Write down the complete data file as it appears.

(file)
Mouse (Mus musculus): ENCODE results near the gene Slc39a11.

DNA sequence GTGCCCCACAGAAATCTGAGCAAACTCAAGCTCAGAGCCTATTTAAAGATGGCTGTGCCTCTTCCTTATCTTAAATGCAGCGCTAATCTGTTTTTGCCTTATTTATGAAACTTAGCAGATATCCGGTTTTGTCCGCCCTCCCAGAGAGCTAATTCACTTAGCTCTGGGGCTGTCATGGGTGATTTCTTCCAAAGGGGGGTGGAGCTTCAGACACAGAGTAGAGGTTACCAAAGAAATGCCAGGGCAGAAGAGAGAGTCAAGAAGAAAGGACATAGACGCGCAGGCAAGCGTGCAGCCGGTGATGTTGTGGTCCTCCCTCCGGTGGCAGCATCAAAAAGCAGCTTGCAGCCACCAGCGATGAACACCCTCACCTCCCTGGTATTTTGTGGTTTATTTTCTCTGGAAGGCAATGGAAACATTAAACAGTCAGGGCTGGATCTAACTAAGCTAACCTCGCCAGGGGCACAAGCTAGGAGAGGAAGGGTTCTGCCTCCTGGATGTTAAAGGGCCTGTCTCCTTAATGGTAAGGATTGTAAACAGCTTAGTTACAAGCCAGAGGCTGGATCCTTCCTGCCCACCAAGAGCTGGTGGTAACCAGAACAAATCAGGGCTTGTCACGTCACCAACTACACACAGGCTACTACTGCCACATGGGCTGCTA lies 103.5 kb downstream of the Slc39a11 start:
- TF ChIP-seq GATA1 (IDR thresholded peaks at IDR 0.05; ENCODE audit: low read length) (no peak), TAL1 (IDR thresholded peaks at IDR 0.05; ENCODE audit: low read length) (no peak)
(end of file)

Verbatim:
Mouse (Mus musculus): ENCODE results near the gene Slc39a11.

DNA sequence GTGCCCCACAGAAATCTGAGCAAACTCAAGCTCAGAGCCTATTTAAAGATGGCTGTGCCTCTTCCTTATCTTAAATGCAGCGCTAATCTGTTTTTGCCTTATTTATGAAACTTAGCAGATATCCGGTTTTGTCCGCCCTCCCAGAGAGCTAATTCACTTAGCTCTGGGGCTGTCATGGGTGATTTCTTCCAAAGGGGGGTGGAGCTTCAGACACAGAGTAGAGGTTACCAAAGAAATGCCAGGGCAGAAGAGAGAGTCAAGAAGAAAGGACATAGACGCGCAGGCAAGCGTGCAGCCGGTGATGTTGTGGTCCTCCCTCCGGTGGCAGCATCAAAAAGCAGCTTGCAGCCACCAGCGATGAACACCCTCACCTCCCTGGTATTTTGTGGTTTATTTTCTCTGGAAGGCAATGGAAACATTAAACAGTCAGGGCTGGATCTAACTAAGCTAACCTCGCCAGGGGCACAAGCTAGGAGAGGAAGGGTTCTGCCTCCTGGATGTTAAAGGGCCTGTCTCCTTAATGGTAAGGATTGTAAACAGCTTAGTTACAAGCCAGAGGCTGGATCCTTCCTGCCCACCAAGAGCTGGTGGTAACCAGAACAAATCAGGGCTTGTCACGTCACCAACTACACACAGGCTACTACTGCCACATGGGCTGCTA lies 103.5 kb downstream of the Slc39a11 start:
- TF ChIP-seq GATA1 (IDR thresholded peaks at IDR 0.05; ENCODE audit: low read length) (no peak), TAL1 (IDR thresholded peaks at IDR 0.05; ENCODE audit: low read length) (no peak)